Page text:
In The Midst
Irreantum is at the printer, and I am relieved. Glad, too, and proud of what the staff and writers have accomplished, but I am enjoying having a little window of time open up in my day again, time that I can dedicate to the myriad other responsibilities (and joys) of my life. I must admit, for a month or two I wondered if I’d be able to keep all my balls in the air (and all the marbles in my head)–and, okay, I probably dropped a ball and lost a marble. But it’s been worth it. As time consuming as editing and writing and teaching can be, more often than not, it’s a blessing. An exhausting privilege.
I remember going back to school in 1999 and wondering if I was up to the task. Not only was I unsure about my abilities as a writer–did I have any talent at all??–but I didn’t know if I could squeeze grad school into the nooks and crannies of my already busy days. As the students went around introducing themselves on the first day of class, I started to panic: most of these people were single, and I imagined them repairing each night to their tastefully simple Minneapolis lofts, writing glorious sentence upon glorious sentence in solitude and silence. Me? I repaired to my suburban split-level with its dirty floors and dirty laundry. I spent my evenings feeding a hungry baby and wrangling a rambunctious toddler, cooking dinner, facing the daunting task of creating a non-lame Sharing Time for church on Sunday, and attempting to make meaningful eye contact with my husband.
In truth, my life was not that hard. It was the life of almost every other late-twentysomething Mormon mom I knew. But it was not a stereotypical writer’s life, of that I was certain. And I wondered if I was kidding myself. Could I be a student again, and attempt to be a writer, and do it well, given my circumstances at home? And conversely, could I be the kind of mother I wanted to be, and wife and friend and (even, yes) counselor in the Primary Presidency given the additional strain that school would put on my time and attention?
It’s been almost 10 years since I went back to school. Ten years, and I STILL find myself without good answers to either of these questions. I know my writing has occasionally suffered because of my family. I know my family has occasionally suffered because of my writing. But ultimately, I believe that both my family life and my writing life have achieved a kind of symbiosis–that one without the other wouldn’t be complete.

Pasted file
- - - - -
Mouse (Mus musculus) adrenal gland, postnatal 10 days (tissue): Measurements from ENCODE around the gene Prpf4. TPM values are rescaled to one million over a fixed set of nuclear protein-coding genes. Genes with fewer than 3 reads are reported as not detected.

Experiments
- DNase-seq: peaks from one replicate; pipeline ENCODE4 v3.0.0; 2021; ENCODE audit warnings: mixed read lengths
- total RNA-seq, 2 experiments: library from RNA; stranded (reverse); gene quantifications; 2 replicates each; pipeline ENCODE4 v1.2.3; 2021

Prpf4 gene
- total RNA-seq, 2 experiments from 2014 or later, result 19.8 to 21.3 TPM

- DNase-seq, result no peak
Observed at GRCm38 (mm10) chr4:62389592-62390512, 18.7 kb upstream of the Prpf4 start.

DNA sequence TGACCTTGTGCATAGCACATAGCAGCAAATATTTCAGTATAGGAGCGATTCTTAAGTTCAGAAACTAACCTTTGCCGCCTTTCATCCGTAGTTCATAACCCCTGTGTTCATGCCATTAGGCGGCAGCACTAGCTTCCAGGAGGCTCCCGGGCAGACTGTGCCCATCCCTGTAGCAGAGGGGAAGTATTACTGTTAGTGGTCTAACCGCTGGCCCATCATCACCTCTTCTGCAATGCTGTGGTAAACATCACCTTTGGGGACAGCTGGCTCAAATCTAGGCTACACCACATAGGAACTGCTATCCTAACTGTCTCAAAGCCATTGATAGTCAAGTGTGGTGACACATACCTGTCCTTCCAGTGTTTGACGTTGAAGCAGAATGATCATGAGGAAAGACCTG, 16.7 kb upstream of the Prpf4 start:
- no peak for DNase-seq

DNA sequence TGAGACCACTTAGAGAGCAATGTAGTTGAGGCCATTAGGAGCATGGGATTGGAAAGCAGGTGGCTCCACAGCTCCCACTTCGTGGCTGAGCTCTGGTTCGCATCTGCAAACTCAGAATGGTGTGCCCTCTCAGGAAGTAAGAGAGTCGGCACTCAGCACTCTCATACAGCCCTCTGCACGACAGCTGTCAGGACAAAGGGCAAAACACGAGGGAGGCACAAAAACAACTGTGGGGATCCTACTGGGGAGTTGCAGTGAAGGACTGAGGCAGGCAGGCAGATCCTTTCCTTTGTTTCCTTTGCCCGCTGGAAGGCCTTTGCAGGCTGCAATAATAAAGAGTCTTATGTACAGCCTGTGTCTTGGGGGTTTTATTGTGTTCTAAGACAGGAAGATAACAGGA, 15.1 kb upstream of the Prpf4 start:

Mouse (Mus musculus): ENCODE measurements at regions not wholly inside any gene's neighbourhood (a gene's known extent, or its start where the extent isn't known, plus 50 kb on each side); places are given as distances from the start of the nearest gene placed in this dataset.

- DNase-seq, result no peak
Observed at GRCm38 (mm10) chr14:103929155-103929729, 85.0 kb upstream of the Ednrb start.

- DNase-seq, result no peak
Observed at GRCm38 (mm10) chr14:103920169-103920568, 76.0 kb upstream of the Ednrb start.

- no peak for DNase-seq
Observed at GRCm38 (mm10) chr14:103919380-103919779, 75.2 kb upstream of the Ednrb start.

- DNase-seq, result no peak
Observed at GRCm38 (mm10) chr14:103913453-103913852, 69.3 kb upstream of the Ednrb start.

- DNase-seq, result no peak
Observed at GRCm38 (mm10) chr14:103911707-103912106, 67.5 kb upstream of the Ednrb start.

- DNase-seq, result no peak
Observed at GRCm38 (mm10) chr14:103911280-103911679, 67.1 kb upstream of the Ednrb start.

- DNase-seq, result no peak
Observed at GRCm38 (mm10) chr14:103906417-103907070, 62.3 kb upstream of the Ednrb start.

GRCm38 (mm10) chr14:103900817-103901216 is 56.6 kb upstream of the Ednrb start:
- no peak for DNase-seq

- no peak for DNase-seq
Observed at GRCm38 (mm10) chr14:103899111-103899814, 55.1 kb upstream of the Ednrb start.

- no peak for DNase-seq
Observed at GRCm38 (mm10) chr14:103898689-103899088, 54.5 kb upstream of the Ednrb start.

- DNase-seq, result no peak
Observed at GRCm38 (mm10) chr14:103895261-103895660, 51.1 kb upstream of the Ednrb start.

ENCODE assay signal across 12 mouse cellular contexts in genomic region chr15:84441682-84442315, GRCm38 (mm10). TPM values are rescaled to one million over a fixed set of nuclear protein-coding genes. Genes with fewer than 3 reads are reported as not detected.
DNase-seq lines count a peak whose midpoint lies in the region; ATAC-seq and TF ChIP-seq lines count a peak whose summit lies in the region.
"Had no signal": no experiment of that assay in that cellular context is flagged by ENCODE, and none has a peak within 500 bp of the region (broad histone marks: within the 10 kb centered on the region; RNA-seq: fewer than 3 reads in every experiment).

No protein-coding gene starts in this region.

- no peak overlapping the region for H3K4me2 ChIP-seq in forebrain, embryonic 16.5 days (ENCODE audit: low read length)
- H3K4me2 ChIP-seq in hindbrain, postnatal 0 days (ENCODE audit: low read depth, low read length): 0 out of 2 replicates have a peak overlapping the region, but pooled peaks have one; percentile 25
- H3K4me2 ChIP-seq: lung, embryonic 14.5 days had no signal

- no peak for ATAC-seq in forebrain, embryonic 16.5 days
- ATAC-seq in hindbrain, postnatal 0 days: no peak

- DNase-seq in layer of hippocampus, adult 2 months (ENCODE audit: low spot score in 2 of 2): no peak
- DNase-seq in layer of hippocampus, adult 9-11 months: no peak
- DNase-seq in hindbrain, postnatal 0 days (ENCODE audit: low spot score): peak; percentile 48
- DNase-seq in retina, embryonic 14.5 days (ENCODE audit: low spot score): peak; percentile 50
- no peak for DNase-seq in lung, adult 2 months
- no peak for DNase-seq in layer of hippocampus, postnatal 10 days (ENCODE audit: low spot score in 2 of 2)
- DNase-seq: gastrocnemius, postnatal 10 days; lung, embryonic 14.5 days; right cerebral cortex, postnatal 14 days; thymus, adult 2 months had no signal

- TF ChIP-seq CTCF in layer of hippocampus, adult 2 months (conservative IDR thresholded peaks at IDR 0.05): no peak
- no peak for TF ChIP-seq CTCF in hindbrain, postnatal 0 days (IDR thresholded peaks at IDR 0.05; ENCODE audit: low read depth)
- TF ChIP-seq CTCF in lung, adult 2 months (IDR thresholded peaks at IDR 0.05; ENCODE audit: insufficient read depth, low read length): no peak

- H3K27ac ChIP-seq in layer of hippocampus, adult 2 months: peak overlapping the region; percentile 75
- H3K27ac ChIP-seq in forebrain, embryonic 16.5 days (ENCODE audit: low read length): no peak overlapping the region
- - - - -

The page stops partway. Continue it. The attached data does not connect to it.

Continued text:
In doing a little research on the writer Scott Russell Sanders for my BYU creative writing course, I came upon an excellent interview he gave for The Writer’s Chronicle. Much of what he says is interesting and profound, but I found the following particularly resonant:
Certainly the hectic pace of our days, the electronic media, and the proliferating distractions make it more and more difficult for anyone to lead a gathered life. But writers face an additional risk, which is to accept the view most famously stated by Yeats: “The intellect of man is forced to choose / Perfection of the life, or of the work.” I don’t expect to achieve anything near perfection in either, but I also don’t believe the two pursuits must be at odds. My living nourishes my writing, and my writing guides my living. I write not to escape life but to enter it more deeply, with more awareness and appreciation. Of course there are practical conflicts. When my children were young, I felt guilty whenever I withdrew from them to work on a book. As my mother aged, I felt guilty over not building an addition to our small house so my wife and I could take her in. I earn a living by teaching, and have done so now for thirty-six years, and so I am on call to thousands of current or former students as well as to colleagues and administrators, any of whom may claim my attention at any moment. So, like any writer, I struggle to preserve the mental space necessary for creative work. But I’m not willing to abandon the students and others who depend on me, I’m not willing to exploit my friends, and I’m not willing to sacrifice the people I love in order to produce a more nearly perfect book. So I go on struggling to make my imperfect art in the midst of relationships and responsibilities.
Most human beings–even writers!–have responsibilities to juggle. But very few of us here at The Red Brick Store live the “idealized” writer’s life of solitude and silence I imagined ten years ago. We have spouses and children and jobs and church callings. I have to believe, though, that in the fullness of these lives, our art can be enriched instead of diminished.
It’s exhausting, yes. But it’s worth it.